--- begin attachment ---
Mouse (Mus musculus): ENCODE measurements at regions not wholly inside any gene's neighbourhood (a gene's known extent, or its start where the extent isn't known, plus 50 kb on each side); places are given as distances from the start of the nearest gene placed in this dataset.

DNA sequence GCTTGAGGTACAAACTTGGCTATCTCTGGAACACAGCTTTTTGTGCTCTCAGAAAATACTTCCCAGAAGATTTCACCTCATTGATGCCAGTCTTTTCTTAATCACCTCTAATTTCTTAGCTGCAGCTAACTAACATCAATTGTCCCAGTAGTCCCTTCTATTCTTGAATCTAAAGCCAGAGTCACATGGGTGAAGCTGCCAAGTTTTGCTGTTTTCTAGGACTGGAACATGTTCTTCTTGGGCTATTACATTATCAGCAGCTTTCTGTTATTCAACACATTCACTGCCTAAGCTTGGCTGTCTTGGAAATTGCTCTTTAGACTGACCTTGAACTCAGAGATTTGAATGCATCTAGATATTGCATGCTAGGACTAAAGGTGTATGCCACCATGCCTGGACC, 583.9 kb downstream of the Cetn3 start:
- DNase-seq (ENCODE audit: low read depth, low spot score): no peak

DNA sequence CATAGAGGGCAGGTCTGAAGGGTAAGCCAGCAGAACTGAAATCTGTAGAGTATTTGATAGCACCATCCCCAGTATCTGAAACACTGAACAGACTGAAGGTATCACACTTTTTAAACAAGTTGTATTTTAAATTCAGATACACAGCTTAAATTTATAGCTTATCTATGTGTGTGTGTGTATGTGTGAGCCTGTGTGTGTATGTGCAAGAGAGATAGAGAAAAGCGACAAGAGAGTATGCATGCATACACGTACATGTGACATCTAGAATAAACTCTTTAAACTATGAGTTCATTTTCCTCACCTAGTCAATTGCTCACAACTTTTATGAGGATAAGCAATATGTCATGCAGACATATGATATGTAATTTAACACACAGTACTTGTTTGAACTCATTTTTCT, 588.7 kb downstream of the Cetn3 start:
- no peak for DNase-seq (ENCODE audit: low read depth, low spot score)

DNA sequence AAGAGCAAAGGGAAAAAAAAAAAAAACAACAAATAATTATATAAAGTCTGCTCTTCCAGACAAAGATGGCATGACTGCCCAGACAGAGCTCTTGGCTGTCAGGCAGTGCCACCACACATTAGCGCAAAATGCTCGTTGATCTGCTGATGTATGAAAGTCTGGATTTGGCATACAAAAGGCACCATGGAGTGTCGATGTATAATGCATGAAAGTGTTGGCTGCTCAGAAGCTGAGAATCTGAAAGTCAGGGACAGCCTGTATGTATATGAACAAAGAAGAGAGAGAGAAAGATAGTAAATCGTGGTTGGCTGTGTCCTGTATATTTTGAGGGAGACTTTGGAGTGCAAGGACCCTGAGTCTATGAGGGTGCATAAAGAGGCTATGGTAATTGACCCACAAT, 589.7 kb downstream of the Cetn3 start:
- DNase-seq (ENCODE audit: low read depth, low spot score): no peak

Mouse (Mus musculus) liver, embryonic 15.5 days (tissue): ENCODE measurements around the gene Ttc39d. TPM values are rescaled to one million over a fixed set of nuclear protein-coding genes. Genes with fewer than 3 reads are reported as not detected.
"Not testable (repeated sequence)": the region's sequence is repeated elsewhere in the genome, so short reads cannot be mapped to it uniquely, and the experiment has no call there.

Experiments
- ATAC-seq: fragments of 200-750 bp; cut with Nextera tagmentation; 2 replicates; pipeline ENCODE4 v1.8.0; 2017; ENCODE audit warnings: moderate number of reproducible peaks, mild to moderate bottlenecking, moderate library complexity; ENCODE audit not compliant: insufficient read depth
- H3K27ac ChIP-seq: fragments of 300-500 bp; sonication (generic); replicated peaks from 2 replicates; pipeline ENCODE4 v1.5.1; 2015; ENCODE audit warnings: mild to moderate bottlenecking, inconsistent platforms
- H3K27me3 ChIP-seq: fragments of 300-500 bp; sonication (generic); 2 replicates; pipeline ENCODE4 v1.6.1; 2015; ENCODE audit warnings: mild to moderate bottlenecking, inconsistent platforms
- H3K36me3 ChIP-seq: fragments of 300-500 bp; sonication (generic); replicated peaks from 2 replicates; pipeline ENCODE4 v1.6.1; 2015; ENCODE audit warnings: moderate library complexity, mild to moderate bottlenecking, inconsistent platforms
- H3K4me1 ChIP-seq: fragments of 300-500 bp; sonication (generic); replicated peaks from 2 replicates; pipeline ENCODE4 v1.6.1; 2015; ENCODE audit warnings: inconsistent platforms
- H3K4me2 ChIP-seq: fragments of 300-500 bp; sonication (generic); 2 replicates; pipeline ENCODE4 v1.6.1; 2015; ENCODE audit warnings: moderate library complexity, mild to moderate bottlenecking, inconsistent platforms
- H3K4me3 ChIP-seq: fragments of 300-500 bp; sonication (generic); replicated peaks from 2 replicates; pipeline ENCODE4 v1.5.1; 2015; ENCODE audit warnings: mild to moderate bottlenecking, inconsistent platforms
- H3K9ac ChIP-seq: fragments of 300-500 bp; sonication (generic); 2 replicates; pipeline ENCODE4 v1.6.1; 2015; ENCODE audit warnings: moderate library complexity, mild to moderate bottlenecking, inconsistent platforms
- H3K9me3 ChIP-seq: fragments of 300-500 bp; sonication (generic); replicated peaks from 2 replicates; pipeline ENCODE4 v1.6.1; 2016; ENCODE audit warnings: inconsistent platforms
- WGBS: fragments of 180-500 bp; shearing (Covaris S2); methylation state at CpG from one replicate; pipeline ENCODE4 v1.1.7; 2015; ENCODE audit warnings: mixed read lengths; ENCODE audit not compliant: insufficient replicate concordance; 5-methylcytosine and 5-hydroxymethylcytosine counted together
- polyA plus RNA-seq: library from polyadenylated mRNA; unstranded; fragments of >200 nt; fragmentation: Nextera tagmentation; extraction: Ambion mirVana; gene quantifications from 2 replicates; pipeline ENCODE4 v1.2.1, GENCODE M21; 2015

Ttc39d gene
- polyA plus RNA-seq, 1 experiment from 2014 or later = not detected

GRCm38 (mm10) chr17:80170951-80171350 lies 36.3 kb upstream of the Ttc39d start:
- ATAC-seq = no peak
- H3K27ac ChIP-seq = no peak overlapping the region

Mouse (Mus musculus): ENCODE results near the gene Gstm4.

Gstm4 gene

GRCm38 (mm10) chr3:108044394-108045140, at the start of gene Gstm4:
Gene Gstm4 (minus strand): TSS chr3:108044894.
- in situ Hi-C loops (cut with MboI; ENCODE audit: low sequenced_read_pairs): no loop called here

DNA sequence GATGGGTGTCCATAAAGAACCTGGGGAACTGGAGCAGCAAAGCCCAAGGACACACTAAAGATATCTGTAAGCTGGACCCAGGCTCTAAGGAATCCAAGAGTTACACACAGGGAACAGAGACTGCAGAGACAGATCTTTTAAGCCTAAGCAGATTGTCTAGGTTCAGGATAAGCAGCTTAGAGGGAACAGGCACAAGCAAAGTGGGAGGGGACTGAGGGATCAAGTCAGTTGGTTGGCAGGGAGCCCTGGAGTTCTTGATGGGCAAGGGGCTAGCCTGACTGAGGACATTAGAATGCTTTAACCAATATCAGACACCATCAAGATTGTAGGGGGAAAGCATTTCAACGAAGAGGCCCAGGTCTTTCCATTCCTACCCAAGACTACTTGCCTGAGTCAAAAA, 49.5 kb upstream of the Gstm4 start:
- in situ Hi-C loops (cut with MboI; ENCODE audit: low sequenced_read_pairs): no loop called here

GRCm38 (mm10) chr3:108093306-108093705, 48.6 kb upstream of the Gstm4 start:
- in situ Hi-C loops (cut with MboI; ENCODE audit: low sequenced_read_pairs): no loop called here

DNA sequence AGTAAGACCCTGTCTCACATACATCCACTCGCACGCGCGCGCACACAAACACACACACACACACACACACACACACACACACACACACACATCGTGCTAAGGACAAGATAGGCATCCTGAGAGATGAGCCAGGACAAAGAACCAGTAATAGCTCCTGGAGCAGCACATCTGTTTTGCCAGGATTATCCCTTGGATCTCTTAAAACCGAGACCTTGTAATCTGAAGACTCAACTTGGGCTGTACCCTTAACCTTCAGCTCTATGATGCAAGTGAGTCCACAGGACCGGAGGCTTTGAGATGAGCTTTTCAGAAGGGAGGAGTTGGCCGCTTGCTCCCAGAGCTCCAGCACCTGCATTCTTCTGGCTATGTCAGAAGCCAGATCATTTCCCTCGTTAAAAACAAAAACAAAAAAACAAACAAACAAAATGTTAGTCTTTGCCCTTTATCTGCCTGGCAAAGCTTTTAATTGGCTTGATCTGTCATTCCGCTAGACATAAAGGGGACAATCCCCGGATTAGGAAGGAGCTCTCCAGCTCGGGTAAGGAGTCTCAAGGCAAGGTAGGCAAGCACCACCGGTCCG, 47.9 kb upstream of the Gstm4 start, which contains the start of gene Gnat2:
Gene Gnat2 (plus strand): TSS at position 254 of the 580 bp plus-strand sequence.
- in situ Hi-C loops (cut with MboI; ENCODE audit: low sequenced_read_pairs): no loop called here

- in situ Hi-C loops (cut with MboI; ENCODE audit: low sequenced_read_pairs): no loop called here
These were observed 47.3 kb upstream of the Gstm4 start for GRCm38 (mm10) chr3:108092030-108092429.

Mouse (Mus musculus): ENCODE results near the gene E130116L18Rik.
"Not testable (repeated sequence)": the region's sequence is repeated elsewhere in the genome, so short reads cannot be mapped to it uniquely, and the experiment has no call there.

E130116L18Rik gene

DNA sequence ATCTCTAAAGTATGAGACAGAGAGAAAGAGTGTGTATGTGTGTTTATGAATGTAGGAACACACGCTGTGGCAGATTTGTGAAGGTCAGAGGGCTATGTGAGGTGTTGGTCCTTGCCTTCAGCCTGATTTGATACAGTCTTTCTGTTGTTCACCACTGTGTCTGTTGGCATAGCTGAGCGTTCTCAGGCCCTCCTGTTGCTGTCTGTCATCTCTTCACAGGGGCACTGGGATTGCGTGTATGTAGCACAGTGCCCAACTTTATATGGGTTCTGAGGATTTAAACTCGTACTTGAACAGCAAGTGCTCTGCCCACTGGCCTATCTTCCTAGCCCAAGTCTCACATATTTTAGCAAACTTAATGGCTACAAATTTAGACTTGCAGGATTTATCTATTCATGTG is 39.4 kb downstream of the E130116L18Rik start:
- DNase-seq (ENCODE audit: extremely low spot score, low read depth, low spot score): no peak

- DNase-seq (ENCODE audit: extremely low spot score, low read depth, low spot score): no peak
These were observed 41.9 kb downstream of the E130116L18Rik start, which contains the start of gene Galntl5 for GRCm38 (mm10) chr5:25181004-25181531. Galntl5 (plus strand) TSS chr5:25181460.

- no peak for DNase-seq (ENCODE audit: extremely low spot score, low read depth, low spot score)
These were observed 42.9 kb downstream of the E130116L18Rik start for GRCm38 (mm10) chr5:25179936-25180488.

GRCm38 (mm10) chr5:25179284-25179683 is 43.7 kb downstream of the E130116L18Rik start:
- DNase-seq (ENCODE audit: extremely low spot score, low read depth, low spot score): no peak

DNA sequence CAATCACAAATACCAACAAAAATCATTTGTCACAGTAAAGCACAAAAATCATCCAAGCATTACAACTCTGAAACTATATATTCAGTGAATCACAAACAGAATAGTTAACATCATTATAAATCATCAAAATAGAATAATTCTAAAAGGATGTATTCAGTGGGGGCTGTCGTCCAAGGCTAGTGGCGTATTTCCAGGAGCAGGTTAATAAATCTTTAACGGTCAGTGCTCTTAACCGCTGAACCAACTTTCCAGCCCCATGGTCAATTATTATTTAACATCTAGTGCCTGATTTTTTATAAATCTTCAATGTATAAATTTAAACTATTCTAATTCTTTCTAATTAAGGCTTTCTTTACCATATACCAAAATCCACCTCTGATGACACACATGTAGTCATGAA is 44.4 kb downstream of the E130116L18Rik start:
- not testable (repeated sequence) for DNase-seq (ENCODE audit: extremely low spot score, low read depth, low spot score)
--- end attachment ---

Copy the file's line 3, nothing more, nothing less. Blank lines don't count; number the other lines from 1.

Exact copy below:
- DNase-seq (ENCODE audit: low read depth, low spot score): no peak